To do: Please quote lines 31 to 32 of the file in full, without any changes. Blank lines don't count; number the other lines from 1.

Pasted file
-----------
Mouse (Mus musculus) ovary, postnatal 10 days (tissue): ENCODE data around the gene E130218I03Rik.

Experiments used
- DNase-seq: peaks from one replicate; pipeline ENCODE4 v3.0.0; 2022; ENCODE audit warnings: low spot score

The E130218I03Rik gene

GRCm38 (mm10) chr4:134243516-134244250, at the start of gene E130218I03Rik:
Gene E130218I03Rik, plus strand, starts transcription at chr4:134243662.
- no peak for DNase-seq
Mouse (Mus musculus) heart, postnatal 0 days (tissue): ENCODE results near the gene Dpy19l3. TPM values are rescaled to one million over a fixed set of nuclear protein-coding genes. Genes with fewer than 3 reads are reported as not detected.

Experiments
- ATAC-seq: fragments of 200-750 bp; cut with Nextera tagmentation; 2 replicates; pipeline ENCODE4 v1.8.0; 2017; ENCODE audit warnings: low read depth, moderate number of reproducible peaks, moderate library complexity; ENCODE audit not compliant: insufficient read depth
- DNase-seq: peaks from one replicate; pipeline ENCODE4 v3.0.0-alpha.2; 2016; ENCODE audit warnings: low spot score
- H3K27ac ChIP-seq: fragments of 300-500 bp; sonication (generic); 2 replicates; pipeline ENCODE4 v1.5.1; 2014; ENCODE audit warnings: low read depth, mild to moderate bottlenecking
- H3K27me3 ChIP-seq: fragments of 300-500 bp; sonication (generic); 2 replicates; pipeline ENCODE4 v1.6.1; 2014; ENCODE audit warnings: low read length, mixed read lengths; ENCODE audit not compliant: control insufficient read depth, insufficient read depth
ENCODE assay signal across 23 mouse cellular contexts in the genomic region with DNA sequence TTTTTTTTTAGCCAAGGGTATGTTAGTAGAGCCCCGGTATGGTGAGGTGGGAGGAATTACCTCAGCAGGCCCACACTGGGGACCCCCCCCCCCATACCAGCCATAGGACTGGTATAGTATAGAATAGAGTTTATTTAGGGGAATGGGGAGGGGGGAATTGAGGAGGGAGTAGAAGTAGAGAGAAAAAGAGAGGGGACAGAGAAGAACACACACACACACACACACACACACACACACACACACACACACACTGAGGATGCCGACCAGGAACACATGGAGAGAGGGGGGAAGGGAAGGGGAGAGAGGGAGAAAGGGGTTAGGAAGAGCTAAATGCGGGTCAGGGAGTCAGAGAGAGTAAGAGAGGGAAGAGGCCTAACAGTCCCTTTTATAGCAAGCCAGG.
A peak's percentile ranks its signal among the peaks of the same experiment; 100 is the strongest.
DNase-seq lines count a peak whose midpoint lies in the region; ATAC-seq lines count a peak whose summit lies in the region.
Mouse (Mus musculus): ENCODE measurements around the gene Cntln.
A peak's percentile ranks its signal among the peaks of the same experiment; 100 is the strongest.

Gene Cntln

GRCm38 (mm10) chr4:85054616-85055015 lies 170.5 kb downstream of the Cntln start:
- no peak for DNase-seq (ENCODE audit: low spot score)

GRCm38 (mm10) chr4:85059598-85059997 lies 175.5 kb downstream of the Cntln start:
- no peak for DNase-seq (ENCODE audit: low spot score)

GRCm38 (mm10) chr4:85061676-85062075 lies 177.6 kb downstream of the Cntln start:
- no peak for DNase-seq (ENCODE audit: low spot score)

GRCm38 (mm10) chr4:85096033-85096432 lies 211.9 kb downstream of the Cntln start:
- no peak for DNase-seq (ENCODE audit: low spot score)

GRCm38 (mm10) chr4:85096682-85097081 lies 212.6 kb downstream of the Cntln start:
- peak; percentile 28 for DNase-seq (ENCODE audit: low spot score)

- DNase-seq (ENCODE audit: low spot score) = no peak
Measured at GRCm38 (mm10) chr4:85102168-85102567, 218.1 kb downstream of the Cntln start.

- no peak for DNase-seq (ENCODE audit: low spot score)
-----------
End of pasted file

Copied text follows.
Measured at GRCm38 (mm10) chr4:85102168-85102567, 218.1 kb downstream of the Cntln start.

- no peak for DNase-seq (ENCODE audit: low spot score)